As one runner and myself jockeyed for position, I could see that he wasn't really pulling away from me on this long final slow gradual hill that led to the finish.  While ever-climbing, I knew that there is about a 100 meter downhill finish, give or take, that I was revving up for.  I knew at the time, however, that it was probably all for naught.  Chances were good that this guy had started behind me in either case and was going to have a faster chip time when all was said and done. Nevertheless, I still wanted to beat him to the line.

When we finally turned the corner, I let go. I passed him with ease and heard my announcer friend Jeremy Pate give me a nice shoutout as we finished. With about ten yards to go I realized how silly it was to continue to push hard to run a time far slower than what I can do, let alone what I have done, so I eased up a bit. Some young buck went flying by me even as I held my ground on the chap I had been racing.  Turns out it doesn't matter either way as the chip times for all three of us changed our actual positions around willy-nilly.  But it had been fun to race.

That is what I have missed since my bike crash last May.  Not only the feeling of racing but the feeling of knowing I could actually do it. I hadn't had the fire, nor the legs, to do either recently.  Only in the very recent past have they begun to return.  Admittingly, the desire to race falls in lockstep with the ability to do so.  If I can't really push myself, I don't really want to push myself.  It is rather cyclical and I hope the current cycle is ability returning.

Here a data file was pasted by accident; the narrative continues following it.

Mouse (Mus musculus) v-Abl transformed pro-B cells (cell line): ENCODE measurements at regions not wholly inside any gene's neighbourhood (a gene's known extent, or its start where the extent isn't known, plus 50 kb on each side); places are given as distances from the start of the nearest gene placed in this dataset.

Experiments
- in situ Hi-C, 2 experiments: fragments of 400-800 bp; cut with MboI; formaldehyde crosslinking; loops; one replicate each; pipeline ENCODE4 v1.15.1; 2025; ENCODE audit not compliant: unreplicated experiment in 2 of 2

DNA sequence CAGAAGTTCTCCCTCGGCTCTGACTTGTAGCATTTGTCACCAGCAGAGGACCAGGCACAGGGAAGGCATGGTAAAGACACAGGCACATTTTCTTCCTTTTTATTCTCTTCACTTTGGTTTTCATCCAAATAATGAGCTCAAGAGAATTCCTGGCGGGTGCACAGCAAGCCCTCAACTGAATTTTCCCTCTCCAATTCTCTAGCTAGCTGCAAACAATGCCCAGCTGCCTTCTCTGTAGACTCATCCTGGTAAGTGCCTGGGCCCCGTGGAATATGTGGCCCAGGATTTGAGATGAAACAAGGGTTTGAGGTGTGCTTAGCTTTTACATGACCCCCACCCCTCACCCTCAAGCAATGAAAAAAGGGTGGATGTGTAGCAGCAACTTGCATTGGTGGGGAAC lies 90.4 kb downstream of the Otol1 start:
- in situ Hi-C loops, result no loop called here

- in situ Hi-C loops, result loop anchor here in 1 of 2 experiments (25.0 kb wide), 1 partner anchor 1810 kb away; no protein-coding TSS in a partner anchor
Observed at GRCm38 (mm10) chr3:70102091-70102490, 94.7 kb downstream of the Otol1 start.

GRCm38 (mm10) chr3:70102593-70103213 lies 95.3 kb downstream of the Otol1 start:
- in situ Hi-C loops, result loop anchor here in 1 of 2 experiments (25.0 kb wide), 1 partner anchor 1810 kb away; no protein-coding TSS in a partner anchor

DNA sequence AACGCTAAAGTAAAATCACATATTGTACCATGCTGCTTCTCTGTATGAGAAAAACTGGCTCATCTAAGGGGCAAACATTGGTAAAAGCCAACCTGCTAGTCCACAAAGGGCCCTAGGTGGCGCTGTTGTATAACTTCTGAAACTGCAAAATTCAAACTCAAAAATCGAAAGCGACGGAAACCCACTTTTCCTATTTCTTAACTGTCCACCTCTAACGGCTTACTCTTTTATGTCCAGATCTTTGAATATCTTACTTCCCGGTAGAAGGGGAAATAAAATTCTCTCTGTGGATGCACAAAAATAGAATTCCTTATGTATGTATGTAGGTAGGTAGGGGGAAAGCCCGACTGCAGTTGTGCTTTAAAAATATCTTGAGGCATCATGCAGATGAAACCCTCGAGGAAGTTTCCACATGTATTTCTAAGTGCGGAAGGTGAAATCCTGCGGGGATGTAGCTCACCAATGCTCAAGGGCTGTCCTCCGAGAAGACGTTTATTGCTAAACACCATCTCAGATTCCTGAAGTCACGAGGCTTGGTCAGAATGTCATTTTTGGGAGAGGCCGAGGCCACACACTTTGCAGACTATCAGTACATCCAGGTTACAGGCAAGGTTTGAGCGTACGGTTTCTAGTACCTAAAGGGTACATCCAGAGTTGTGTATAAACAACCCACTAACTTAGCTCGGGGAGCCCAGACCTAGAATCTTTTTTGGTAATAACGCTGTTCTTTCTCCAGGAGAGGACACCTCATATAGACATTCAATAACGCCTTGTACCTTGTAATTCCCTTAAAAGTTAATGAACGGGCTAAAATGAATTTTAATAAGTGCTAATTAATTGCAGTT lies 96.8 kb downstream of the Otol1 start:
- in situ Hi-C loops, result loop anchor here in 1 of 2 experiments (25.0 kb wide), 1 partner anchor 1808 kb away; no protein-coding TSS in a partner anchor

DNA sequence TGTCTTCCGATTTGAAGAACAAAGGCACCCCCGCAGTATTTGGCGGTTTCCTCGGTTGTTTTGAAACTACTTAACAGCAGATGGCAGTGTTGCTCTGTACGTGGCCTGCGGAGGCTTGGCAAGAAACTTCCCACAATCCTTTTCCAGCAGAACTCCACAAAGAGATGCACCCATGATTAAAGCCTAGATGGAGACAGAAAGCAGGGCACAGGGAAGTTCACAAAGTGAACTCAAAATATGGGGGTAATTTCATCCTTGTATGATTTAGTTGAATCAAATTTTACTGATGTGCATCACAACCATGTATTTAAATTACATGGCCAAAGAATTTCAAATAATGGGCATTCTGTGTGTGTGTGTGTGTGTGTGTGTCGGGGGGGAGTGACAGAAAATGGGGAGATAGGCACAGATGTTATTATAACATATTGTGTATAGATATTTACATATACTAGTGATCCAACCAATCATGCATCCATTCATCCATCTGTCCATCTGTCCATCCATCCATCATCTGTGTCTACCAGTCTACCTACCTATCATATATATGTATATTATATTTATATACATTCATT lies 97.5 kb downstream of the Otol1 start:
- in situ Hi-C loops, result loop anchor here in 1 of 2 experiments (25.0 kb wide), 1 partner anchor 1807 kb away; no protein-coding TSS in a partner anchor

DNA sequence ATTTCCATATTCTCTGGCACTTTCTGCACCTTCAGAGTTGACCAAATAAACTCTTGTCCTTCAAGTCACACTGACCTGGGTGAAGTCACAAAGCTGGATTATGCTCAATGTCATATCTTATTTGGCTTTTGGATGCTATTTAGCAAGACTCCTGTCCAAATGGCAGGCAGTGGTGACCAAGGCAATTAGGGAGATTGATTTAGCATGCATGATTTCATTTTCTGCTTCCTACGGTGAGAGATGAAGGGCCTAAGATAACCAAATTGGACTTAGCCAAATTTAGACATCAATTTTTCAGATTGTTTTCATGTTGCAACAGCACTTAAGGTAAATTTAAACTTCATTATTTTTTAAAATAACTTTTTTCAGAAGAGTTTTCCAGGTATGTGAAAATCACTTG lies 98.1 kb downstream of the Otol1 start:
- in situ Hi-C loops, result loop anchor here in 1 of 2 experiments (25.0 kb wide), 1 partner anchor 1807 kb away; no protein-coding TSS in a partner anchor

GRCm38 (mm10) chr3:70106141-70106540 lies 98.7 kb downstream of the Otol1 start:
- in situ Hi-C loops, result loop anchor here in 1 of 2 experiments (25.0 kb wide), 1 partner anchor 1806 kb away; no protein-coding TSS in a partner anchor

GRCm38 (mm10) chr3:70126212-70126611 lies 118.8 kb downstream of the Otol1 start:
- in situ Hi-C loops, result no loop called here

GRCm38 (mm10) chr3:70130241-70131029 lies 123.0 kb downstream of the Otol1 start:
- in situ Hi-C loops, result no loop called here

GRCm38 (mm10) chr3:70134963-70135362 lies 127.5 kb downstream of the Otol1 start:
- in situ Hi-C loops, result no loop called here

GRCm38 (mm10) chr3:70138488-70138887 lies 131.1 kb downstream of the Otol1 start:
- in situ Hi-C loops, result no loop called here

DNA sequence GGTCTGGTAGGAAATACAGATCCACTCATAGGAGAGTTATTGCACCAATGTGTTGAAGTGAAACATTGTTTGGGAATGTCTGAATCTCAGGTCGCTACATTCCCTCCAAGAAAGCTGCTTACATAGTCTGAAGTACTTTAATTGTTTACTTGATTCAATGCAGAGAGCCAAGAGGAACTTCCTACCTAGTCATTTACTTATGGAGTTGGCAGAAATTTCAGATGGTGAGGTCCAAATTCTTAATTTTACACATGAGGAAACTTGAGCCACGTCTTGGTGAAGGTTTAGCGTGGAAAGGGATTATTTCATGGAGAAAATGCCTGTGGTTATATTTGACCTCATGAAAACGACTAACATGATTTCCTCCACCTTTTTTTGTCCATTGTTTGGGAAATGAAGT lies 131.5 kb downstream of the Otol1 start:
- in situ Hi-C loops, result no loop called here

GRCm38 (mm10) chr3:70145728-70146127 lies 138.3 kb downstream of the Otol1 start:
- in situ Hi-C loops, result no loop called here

I know that to truly race, I can't be working two long expo days.  It's just a fact. But that is the life I have and I love it. Tiring and vexing as it is, it is the life I have chosen. I feel I may have finally turned a corner and can get some speed back in these legs and see what I can do for the rest of the year.

I ended up with a little slower time than ideal, getting a 1:28:07 which was good enough for a new course PR for me and 76th place overall. I will take it. Another fine event from the folks at US Road Sports. I have lot track of the number of their events I have done and I am never disappointed.  It is great to be an ambassador for a company which puts on such wonderful events.  I will be at their Salt Lake City race weekend in just over a month for my first race back in Salt Lake since I moved. With the new course ending in my beloved Liberty Park, I am looking forward to running strong and fast!

No comments: